Hackers aren’t just targeting major corporations. They’re also exploiting routers in small businesses and even households. They can, for instance, hack into routers to remotely open up network access via the Internet or perform local attacks in order to obtain access via the Wi-Fi.
Here I’ll discuss a couple of security vulnerabilities in consumer and small business-class routers and show how to prevent them from threatening your network, which usually just takes a simple setting change. I’ll discuss some newly discovered vulnerabilities in addition to some weaknesses that have been around for many years.
Many routers and other network-connected devices support the UPnP (Universal Plug and Play) protocol. This standard enables networked devices to automatically discover each other and establish connections for easily accessing the devices, sharing or streaming media, and other services.
There have been known vulnerabilities with UPnP within the local network, but it was publically discovered in early 2013 that some vulnerabilities can be exploited via remote attacks over the Internet on certain devices. This allows hackers to perform remote code execution to modify firewall and other network settings that can open your network up to further hacking. They could also perform denial of service (DoS) attacks to disturb your operations.
Though not all routers are susceptible to this vulnerability and some vendors may release updates to fix those that are at risk, its best to disable UPnP. Additionally, you should consider blocking UPnP traffic on the firewall of your router or Internet gateway.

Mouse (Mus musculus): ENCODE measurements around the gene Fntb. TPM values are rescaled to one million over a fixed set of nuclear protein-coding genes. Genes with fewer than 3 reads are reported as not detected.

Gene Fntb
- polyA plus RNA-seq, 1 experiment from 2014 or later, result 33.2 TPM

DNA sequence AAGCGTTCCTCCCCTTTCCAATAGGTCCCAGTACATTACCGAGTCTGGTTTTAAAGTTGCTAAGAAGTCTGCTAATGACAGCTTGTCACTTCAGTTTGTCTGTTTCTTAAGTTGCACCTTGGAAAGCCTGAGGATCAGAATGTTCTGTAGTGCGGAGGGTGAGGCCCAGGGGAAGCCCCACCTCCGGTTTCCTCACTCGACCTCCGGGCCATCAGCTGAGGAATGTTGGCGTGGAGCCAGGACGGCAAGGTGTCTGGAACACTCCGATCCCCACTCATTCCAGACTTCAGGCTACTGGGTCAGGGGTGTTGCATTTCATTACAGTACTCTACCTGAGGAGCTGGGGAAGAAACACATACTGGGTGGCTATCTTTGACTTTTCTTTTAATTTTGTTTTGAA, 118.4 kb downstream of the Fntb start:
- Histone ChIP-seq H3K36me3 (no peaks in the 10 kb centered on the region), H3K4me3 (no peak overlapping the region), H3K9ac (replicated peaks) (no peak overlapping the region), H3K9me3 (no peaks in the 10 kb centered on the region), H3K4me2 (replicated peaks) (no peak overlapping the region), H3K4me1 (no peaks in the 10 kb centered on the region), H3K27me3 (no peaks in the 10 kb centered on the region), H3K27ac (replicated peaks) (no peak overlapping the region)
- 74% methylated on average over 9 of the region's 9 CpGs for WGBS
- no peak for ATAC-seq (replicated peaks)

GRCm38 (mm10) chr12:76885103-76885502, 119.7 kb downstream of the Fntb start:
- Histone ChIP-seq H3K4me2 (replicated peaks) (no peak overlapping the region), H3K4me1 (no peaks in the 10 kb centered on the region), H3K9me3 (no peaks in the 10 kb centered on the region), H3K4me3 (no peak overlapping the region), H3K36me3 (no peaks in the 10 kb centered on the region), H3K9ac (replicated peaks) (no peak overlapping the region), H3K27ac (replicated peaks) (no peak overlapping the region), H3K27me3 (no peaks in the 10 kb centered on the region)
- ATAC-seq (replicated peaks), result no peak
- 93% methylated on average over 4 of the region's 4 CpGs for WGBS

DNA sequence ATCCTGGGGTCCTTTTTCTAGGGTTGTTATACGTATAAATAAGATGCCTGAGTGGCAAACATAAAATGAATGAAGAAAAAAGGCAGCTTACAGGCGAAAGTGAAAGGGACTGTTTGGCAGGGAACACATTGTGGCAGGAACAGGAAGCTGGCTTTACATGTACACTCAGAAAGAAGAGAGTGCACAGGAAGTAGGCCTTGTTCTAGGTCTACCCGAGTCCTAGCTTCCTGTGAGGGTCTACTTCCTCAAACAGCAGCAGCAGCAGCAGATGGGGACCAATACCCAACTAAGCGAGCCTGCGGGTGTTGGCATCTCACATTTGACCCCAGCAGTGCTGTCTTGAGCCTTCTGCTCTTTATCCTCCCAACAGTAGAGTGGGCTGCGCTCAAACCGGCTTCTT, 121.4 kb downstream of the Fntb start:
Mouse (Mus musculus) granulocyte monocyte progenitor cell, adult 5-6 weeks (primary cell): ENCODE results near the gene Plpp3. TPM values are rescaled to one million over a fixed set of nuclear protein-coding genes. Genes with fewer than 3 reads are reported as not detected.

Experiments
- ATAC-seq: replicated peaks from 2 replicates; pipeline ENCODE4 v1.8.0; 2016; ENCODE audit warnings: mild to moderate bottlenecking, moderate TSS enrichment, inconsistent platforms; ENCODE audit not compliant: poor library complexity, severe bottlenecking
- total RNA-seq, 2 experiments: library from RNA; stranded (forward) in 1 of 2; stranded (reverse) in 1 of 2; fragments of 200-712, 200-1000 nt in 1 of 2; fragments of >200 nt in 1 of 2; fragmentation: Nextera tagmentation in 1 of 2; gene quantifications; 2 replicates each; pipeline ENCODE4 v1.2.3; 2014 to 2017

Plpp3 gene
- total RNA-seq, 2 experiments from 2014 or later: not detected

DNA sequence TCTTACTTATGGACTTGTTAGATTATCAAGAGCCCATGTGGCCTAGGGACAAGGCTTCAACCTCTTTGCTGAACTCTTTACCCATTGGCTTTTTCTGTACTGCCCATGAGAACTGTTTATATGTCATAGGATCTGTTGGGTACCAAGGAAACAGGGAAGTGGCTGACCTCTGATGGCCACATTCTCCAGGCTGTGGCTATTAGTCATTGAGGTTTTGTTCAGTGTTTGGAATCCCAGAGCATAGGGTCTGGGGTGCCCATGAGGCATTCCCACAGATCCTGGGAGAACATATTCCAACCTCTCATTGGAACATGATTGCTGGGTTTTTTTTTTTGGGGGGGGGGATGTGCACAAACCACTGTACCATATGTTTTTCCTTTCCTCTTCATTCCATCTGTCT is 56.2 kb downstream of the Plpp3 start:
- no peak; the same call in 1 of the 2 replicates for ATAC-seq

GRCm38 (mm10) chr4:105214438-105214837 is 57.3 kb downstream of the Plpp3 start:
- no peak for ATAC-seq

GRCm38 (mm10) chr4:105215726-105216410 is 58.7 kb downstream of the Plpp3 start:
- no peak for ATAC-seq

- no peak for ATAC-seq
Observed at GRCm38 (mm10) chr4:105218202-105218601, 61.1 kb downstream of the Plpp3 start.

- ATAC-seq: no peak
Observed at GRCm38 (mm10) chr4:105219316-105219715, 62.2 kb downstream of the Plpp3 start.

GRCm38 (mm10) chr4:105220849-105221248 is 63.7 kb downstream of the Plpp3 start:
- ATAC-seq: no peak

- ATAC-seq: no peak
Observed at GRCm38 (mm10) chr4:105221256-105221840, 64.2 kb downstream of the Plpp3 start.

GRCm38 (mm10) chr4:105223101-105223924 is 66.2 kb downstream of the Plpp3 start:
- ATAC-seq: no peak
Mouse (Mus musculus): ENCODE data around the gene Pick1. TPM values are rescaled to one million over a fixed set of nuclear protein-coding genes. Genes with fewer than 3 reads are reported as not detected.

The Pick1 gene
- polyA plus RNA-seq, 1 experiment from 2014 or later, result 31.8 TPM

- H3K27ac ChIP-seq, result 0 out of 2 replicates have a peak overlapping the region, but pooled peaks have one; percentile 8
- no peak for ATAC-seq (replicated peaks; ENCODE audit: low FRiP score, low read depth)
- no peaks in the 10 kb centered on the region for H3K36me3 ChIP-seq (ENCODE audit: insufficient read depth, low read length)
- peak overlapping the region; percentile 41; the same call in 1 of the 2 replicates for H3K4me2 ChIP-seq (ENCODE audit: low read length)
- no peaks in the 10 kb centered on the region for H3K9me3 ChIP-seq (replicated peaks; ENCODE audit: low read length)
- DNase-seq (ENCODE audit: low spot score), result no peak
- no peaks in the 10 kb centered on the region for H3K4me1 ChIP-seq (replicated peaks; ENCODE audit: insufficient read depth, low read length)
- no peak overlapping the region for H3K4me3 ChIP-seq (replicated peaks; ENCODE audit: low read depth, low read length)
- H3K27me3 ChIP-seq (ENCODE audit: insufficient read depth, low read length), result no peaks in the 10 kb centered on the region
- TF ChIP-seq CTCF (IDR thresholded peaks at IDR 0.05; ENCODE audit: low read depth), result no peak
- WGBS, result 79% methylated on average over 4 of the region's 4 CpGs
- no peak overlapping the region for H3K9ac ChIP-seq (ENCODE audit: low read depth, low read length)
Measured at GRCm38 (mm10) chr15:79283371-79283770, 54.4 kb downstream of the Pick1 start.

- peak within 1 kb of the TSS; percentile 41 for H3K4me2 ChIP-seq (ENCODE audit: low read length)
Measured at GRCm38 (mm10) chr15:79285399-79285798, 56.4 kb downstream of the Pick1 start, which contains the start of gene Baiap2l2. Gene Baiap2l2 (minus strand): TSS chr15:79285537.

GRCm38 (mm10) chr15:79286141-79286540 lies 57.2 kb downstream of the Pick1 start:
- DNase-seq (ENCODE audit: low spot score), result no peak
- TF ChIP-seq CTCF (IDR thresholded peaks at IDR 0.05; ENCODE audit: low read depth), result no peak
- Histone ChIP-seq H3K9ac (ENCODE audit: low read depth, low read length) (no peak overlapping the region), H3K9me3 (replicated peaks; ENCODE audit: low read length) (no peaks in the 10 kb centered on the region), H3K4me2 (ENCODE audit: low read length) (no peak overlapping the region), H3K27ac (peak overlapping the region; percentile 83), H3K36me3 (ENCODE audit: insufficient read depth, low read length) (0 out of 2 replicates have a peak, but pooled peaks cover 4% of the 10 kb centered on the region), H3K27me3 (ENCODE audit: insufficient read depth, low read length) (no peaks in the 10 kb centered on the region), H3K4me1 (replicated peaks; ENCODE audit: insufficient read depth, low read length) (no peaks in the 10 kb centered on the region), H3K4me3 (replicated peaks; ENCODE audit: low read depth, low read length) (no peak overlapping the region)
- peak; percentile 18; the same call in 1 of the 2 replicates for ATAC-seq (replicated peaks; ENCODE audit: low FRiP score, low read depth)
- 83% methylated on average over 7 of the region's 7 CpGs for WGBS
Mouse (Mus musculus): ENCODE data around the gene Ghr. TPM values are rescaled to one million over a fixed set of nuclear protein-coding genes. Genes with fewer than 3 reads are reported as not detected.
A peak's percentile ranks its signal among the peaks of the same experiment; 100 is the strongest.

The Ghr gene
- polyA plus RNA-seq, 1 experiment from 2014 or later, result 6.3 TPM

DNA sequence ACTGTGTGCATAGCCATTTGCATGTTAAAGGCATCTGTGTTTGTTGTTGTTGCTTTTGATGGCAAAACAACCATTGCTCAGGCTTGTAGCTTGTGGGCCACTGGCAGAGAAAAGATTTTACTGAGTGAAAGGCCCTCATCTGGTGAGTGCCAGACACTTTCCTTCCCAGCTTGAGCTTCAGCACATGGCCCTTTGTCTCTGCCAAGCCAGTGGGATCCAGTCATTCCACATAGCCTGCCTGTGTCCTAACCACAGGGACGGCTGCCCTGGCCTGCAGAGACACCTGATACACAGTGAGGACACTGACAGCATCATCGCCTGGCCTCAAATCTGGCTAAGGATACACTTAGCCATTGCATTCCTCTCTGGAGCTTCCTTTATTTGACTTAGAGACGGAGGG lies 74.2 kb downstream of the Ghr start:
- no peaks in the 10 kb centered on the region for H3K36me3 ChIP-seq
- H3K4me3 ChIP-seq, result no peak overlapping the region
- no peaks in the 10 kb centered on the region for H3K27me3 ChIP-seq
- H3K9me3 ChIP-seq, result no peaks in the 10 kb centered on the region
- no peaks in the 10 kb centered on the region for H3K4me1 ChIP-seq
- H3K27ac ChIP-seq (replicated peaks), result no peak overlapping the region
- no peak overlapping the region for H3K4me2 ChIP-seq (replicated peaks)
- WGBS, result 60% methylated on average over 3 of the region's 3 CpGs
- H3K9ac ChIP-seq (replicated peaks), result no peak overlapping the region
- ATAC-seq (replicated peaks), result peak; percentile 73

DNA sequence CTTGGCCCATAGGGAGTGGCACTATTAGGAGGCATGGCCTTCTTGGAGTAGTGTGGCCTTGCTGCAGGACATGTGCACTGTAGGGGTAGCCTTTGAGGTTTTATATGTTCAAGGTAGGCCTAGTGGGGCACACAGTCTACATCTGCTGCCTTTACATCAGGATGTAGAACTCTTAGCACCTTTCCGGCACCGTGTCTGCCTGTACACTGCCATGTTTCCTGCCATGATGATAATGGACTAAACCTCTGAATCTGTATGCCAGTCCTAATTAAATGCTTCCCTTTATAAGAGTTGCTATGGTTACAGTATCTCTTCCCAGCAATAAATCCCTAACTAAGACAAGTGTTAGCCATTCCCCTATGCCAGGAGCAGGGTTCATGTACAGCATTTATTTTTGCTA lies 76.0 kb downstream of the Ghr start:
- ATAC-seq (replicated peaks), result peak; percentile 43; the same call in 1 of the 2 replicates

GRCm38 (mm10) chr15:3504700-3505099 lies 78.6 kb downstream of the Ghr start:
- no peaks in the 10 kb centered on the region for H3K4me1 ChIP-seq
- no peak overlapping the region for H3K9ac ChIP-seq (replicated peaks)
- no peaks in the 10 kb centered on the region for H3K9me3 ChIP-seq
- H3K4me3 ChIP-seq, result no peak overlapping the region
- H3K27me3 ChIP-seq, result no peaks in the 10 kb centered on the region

If you want to know if yours is susceptible to some specific UPnP attacks you can use the ScanNow for UPnP utility from Rapid7.
Most Wi-Fi routers from 2007 and on include the Wi-Fi Protected Setup (WPS) feature. It was created by the Wi-Fi Alliance to help simplify the process of connecting Wi-Fi clients using the Personal (PSK) mode of Wi-Fi Protected Access (WPA or WPA2) security. Depending upon the WPS support by your router and end-user device, you can either push a button on the router and or enter the router’s PIN on the device you want connected.
There’s a vulnerability publically discovered in late 2011, however, that makes cracking WPS fairly easy with tools like Reaver and wpscrack. The vulnerability lies in the design of the PIN method of WPS. It makes it possible for a local attacker to crack the PIN combination via brute force attempts and also perform denial of service DoS attacks. Once they have the PIN they can connect to the secured network without cracking the actual encryption. You can learn more about the WPS vulnerability from a past article.
Though vendors can implement functionality in their routers to help reduce the threat of this vulnerability, it’s best to disable WPS if possible. Additionally, you can use the Enterprise (802.1X) mode of WPA or WPA2 security, which isn’t susceptible to this vulnerability. You can learn more about deploying enterprise Wi-Fi security in small businesses from a past article.
Disable Web-based Remote Management